OAKDALE — Tori Cadwell is an 8-year-old from Oakdale with a sense of humor after a harrowing experience.
After a trip to Utah in July, she told her parents she'd have a good story to tell when she returns to school and is asked to write a report on her summer vacation.
"How I almost died in Moab, Utah," she told them.
They can laugh about it now, because they didn't die, and because humor helps people get through some difficult predicaments. But on a hike last month near Moab, they would have preferred bottles of cold water over making jokes about it later.
For the Cadwells, it was one of those moments that happen only to others, except that it happened to them. You never want your outing to become a headline or worse yet a movie, as happened to Aron Ralston, who cut off part of his arm to survive a 2003 hiking catastrophe, and the Stolpa family, which was caught in a 1993 snowstorm, suffered frostbite, lost toes and nearly died.
Here's the Cadwells' brush with disaster:
Glenn and Sarah Cadwell took Tori and her 6-year-old sister, Brooke, to visit family in Utah. Glenn is a retired Stanislaus County sheriff's sergeant. Sarah is a veterinarian.
Sarah's mother, Sondra Rozier, lives there and joined them on what was supposed to be a relatively easy hike in the rocky trails near Moab.
Instead, they ended up taking a wrong trail at the wrong time as the temperature soared to 111 degrees and without enough water. Hence, what was supposed to be, "as Gilligan would say, 'a three-hour tour,' " Glenn said, "turned into a six-hour ordeal with enough water for three hours."
They set out under an overcast sky, with the thermometer at 82 degrees, to see some American Indian petroglyphs. Following a well-established trail and carrying enough water for the three-hour hike, they reached their destination as the cloud cover burned off and the heat began to rise.
On the return trip, they took the advice of a relative who told them they could take another trail that would loop them back to Moab. It was only a couple of miles, they were told.
It turned out to be more than twice that distance, and in country that looks basically the same in every direction.
"The area is 1.3 million acres of rocks and no shade," Glenn said.
And no cell phone reception, except on the highest points. So they walked. And walked. The afternoon sun beat down upon them. Soon, their water was gone.
"I'd run ahead a quarter of a mile or so to see what was next," Glenn said. "It was the same thing every time."
More rocks, more heat. Pretty soon, the ground itself radiated heat.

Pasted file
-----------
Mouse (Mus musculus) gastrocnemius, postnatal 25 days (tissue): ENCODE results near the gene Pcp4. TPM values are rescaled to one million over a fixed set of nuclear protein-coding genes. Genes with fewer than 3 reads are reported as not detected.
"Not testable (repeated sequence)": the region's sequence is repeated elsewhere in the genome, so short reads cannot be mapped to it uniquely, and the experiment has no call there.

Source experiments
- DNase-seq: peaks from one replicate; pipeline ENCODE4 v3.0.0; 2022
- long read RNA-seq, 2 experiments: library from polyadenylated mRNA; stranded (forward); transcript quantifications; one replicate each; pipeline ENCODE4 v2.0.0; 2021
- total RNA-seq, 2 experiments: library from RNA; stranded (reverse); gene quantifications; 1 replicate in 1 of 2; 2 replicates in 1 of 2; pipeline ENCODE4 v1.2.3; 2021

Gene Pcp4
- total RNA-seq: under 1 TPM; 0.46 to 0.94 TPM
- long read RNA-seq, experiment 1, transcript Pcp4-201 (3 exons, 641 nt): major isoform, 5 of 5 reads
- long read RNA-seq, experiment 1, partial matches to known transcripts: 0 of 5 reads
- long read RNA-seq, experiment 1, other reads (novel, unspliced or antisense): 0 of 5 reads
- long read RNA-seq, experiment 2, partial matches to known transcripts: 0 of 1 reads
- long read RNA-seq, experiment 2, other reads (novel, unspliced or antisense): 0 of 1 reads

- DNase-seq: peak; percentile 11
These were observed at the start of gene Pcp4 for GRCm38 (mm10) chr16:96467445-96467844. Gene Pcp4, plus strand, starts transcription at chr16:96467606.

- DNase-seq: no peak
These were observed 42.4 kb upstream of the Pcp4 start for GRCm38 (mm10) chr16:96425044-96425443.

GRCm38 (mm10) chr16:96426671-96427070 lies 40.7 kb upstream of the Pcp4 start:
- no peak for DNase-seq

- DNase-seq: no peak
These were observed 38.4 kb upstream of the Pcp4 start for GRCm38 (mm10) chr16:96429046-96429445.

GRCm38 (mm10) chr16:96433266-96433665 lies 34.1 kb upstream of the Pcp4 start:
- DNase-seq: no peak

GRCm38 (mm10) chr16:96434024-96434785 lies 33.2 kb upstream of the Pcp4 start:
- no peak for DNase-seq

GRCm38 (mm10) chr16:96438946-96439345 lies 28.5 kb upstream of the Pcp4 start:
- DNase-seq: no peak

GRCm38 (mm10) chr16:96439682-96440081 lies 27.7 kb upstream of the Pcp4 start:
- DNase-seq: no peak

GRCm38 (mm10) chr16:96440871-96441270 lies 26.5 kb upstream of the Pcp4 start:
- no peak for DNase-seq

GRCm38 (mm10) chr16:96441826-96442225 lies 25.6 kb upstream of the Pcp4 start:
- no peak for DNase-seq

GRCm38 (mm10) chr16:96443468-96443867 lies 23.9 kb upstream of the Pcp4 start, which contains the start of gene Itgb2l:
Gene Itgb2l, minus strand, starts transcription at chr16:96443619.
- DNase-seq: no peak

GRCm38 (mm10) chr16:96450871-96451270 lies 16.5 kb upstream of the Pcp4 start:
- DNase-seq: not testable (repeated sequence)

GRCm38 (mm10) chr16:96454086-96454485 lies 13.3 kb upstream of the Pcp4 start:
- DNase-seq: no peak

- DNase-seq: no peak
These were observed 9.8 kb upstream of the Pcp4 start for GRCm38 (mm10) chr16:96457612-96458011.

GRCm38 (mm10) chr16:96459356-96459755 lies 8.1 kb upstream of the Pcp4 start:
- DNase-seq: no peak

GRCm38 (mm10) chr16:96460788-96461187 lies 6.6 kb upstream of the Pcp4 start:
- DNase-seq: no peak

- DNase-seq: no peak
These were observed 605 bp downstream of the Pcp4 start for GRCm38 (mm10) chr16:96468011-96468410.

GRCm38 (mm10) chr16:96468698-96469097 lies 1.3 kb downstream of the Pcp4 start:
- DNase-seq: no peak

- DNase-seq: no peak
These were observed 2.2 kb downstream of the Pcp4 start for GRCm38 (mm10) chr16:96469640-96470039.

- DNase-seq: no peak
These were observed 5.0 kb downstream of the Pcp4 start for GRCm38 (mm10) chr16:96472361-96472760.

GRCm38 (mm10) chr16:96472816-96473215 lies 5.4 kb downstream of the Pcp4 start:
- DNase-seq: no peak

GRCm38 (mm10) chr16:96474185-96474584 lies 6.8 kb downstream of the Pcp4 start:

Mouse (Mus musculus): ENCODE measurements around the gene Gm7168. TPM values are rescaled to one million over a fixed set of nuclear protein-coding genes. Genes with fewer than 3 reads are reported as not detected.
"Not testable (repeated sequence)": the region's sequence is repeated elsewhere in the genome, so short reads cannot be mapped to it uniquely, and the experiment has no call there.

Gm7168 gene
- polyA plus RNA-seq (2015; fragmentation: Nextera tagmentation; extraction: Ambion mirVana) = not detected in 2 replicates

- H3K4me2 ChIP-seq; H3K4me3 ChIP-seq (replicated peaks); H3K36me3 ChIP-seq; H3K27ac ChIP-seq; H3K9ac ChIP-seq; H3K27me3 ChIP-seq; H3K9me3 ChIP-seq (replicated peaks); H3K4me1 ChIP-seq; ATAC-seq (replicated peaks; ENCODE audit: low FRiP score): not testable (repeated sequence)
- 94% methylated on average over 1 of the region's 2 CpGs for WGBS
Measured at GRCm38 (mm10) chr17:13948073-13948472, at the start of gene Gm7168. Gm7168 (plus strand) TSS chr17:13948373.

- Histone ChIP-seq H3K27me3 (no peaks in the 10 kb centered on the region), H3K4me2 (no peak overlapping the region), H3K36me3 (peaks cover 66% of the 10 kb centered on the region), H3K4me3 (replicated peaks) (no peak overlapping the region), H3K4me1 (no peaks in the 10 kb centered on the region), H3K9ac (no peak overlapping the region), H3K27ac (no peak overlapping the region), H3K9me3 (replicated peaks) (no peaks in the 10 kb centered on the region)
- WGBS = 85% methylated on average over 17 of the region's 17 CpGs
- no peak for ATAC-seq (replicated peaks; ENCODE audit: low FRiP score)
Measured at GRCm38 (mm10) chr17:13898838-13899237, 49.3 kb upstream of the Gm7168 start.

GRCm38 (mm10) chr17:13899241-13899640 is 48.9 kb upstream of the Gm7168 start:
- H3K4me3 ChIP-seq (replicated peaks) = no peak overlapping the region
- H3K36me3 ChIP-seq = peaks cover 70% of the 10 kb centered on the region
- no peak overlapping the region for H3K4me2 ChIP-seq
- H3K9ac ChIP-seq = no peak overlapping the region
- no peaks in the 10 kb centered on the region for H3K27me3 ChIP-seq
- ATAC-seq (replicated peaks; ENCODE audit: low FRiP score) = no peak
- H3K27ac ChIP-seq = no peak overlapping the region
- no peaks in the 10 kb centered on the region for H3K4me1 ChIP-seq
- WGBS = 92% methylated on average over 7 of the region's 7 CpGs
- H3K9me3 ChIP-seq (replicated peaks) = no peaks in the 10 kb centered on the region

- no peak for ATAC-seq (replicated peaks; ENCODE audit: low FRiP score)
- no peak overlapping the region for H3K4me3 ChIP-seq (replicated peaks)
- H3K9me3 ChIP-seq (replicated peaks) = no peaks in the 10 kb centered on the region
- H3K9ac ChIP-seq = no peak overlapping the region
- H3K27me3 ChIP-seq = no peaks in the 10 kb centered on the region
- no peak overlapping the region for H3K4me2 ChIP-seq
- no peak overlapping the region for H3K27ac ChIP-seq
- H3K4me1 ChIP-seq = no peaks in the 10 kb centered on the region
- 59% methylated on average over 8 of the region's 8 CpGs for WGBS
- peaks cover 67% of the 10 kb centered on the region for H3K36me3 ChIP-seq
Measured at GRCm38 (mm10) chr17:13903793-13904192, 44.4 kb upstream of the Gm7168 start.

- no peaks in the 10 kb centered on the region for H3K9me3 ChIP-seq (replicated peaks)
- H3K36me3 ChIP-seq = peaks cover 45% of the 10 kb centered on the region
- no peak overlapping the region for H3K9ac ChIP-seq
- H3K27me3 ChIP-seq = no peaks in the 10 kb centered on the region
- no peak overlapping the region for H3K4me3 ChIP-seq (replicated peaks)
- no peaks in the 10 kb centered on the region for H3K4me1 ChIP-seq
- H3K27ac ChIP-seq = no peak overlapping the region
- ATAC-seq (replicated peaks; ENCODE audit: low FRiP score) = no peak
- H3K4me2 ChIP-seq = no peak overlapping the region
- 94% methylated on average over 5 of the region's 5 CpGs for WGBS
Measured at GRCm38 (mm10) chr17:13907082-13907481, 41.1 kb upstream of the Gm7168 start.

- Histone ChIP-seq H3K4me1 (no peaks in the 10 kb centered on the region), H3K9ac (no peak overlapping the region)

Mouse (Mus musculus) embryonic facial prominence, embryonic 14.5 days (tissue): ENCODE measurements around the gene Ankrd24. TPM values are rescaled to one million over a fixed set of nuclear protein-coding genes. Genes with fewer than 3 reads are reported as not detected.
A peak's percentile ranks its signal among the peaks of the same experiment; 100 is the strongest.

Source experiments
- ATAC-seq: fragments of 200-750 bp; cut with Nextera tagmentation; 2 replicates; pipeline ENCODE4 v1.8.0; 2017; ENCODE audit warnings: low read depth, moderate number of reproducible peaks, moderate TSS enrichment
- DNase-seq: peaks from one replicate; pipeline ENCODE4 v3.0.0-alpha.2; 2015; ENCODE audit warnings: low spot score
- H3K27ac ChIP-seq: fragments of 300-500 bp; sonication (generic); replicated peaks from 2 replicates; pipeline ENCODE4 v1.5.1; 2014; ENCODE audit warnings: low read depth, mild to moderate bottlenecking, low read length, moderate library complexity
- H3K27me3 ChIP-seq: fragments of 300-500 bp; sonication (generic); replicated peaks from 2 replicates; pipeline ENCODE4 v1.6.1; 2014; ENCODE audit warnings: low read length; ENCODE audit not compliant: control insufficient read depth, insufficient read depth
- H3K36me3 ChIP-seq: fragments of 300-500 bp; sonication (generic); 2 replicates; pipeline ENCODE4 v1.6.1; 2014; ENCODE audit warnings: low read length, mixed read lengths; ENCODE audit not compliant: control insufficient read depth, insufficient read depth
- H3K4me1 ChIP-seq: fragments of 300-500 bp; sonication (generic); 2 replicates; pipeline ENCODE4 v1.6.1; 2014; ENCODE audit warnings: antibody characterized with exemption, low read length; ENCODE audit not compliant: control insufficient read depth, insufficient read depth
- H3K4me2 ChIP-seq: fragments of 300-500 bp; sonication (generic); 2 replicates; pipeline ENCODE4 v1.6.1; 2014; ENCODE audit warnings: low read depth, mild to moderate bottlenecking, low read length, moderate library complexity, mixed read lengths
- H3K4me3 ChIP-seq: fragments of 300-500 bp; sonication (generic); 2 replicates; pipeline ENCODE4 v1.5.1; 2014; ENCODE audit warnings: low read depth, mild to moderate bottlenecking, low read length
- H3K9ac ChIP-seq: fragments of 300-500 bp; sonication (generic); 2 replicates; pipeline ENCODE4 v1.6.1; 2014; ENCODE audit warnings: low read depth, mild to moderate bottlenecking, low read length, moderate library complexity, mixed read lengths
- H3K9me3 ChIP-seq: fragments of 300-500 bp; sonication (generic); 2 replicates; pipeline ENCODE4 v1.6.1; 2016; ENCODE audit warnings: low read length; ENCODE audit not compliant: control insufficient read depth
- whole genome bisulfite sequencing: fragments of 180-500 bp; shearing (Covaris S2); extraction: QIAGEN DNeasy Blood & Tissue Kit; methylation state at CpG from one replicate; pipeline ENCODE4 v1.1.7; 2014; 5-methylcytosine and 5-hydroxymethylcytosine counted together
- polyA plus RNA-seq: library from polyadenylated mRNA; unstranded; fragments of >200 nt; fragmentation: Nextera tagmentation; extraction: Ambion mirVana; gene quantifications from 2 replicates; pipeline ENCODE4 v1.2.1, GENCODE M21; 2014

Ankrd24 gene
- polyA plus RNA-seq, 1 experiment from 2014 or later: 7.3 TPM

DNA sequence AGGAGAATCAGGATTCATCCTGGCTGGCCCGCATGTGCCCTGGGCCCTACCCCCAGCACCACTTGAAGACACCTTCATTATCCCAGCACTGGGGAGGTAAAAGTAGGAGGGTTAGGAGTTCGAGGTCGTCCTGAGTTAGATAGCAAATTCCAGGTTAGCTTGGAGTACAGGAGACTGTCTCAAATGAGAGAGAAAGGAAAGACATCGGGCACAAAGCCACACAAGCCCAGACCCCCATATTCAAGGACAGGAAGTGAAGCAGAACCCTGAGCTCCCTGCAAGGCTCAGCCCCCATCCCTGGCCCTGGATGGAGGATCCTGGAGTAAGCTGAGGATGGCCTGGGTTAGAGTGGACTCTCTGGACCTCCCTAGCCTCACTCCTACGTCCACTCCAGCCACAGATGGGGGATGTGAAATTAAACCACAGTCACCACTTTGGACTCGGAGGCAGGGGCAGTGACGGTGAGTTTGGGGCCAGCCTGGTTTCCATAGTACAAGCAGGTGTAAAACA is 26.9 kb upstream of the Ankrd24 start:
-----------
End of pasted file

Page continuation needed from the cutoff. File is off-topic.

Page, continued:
"Sondra (Rozier) had become very dehydrated," he said. "The girls were getting headaches. They ran out of energy."
They found markings that led to a trail for off-road vehicles and followed it in hopes someone would come along. No such luck.
Glenn knew the Kane River was somewhere in the vicinity four ridges away, as it turned out. Not an option.
"We had a few moments of panic," he said. "Out of earshot and visual of the kids, the conversation went directly to, 'Are we going to get through this?' And the answer was, 'If we don't get water, I don't know.' I credit my wife for being the calming influence. When the panic set in, she's the one who said, 'Let's take a deep breath,' and calmed everyone down."
Relatives knew about where they were, and would have come looking for them within another hour or so. Sarah, who grew up in the area, knew they weren't that far from safety. But her GPS had drained her phone battery. Glenn didn't want to take any unnecessary risks and made the call to try to call.
They parked the girls and Rozier under what little shade they could find.
"I took off to find the highest place I could in an attempt to get cell service," he said. "A quarter of a mile from where the family was, I held the phone out. No service. No service. No service. Then, all of a sudden, I got one bar (strength signal)."
As a deputy, he had responded to countless 911 calls during his career. "Now, I was on the other end of 911," he said. "It's a helpless feeling."
Added Sarah: "Glenn and I are both rescuers. He rescued people, I rescue animals. It was hard for me to accept that we needed to be rescued. But I'm happy Glenn made the decision."
He gave the dispatcher an approximate location. Authorities were able to lock in on his position using GPS.
"They said they'd be sending a fixed-wing aircraft," he said. "With all due respect, that wasn't going to do us any good. How are they going to drop water to us at 160 miles an hour?"
He pleaded to have them send a helicopter which could easily land on a flat spot but they didn't have one readily available.
The Bureau of Land Management did, however, and within an hour, the chopper arrived to whisk them away. Rozier spent about five hours in a hospital to treat her dehydration. Afterward, one of the EMTs confirmed how perilously close to disaster they had come.
"We didn't do anything egregious. We just took a wrong turn," Glenn said. "Even so, (the EMT) told me that had we not gotten a bar on the phone, we probably would have been looking at a recovery, not a rescue."
The lessons they learned:
Carry more water than you think you'll need.
Make sure people know where you're going to be which they did, but Aron Ralston and the Stolpas did not.
Among the group, keep at least one cell phone turned completely off and charged 100 percent.
Most important, "You can never make the wrong call by calling 911," Glenn said.
He understood that, made the call, summoned the chopper and averted a tragedy.
Because he did, daughter Tori will be able to tell her schoolmates all about it.
Jeff Jardine's column appears Sundays, Tuesdays and Thursdays in Local News. He can be reached at email@example.com, @jeffjardine57 on Twitter or at (209) 578-2383.